Gout: Not Just for Fictional Characters

No disease, with the possible exceptions of leprosy and the plague, has had quite the impact on literary characters, or literature writers, as gout.

Authors used gout as a literary device to signify the character was living high. The working class didn't get gout; the gentry did. Scenes of patrician decadence were often crafted around descriptions of overstuffed men in overstuffed wing chairs with a foot bandaged and elevated as servants raced to pour them some more port.

Perhaps gout was so popular in literature because it was so prevalent among the writers who wrote it and the great men whose work inspired so much of it.  Benjamin Franklin, Martin Luther, Leonardo da Vinci, Oliver Cromwell, Theodore Roosevelt, Alfred Lord Tennyson, Joseph Conrad, King Henry VIII, Henry James, Thomas Jefferson, Wilkie Collins, Voltaire, Charles Darwin, Sir Isaac Newton, John Milton, Benjamin Disraeli and Galileo are among the famous gout-sufferers of history. It's quite a club!

Gout occurs when urate crystals accumulate in your joint. These crystals gather when you have high levels of uric acid in your blood. Under most circumstances, uric acid dissolves in the blood and passes through your kidneys, leaving your body with your urine. But if your body produces too much uric acid, and/or your kidneys secrete too little, the uric acid accumulates, forming sharp, needle-like urate crystals in a joint or surrounding tissue.

It's also excruciatingly painful.

You produce uric acid in your body when you break down purines, compounds found in foods such as steak, seafood, and organ meats. Alcoholic beverages and sugary drinks – those high in fructose – also contribute to excessive uric acid production.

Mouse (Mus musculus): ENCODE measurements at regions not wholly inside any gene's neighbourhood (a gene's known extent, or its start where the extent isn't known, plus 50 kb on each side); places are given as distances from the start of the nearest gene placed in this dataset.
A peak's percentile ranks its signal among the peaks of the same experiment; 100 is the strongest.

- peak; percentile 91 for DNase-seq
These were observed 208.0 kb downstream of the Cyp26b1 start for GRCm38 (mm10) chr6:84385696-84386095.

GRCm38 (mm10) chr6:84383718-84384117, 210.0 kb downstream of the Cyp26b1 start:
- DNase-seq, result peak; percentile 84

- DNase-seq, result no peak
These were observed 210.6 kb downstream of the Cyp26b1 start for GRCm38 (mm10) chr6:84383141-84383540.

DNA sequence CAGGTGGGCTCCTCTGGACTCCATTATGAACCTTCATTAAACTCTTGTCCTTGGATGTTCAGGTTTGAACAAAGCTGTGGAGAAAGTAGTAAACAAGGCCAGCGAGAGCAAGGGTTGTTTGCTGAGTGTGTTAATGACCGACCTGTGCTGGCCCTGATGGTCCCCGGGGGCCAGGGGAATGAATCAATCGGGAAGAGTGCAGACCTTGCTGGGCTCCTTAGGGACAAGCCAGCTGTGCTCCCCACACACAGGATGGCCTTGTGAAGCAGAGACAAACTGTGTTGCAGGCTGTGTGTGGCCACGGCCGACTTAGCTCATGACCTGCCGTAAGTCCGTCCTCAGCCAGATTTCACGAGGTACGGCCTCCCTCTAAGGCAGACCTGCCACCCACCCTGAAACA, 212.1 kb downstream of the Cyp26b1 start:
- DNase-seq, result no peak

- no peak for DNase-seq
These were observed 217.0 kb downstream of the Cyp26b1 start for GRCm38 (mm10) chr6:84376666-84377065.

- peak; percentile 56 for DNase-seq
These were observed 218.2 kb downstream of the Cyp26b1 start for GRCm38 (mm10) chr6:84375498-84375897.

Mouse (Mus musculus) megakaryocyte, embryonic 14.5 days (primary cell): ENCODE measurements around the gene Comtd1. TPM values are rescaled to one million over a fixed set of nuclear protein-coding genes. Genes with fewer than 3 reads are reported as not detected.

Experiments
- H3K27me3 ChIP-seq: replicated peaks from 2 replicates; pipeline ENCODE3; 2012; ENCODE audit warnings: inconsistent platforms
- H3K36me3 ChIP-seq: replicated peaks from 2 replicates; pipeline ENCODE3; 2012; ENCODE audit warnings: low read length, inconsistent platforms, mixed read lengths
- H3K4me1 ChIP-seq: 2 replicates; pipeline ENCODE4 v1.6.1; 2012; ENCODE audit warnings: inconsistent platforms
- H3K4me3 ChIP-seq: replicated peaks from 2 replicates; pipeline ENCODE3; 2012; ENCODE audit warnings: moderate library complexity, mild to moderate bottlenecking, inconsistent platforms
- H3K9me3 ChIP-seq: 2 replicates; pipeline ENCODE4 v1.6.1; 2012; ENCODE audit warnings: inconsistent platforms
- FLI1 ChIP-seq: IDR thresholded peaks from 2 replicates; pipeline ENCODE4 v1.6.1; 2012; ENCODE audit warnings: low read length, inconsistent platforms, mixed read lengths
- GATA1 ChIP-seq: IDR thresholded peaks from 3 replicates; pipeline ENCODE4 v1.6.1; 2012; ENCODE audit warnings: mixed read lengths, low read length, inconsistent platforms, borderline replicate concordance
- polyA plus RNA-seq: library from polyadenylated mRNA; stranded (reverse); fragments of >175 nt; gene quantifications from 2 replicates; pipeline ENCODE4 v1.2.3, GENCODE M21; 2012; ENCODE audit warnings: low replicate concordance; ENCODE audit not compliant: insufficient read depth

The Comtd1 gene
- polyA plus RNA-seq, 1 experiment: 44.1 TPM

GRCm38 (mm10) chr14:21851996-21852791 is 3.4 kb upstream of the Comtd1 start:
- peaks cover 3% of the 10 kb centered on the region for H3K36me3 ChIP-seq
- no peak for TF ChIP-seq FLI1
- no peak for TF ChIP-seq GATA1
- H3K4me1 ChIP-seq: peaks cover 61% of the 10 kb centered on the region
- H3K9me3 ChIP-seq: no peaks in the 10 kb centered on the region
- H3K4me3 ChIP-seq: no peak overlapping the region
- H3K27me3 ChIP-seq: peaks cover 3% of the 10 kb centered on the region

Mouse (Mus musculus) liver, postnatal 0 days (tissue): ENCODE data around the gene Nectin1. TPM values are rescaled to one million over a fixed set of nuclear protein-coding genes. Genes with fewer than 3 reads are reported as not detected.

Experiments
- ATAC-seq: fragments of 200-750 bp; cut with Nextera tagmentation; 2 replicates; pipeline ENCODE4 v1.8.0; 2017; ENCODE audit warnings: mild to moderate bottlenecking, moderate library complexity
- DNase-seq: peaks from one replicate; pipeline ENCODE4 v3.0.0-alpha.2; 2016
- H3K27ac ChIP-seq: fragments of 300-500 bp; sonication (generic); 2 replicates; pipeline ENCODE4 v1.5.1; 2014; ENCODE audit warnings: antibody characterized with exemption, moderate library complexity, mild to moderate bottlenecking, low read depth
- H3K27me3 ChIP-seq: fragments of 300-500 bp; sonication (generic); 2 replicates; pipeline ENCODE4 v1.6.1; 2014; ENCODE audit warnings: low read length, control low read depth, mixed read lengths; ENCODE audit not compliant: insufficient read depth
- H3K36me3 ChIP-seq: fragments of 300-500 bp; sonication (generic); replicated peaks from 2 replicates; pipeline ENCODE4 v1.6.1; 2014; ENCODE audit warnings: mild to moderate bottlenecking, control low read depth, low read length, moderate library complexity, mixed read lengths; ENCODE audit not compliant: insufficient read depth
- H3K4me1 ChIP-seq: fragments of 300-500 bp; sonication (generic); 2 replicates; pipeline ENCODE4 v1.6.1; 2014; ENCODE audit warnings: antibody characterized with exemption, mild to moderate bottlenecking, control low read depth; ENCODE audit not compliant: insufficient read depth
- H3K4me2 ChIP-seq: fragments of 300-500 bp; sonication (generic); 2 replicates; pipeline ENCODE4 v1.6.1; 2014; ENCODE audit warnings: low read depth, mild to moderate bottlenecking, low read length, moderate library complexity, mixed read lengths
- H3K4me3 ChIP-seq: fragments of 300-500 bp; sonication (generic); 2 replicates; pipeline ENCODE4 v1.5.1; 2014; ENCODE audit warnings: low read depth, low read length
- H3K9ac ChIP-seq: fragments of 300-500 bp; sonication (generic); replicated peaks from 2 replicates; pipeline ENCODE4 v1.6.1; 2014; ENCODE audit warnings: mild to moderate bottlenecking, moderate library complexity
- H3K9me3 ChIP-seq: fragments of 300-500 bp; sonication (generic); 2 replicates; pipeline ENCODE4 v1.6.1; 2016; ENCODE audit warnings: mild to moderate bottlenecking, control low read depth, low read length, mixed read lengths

The “disease of kings” can affect anyone, although older men are its most likely targets. It is characterized by sudden, severe attacks of pain, redness and tenderness in joints, often the joint at the base of the big toe. It often kicks in during the middle of the night, awakening its victim with the sensation that his toe is on fire. The affected appendage will be hot, swollen, and incredibly tender, and the most pain you are likely to ever have experienced. You will not need much encouragement to see a doctor.

Your doctor will likely diagnose your condition by drawing and analyzing fluids from the affected joint. In certain cases, an X-ray or CT scan may be prescribed to rule out other sources of inflammation.

Happily, doctors are better equipped to treat gout today than they were in Ben Franklin's time. Corticosteroids can be used to control pain and inflammation, and the drug colchicine effectively targets gout pain. Probenecid, which improves the kidneys' capability to excrete uric acid from the body, may also be prescribed.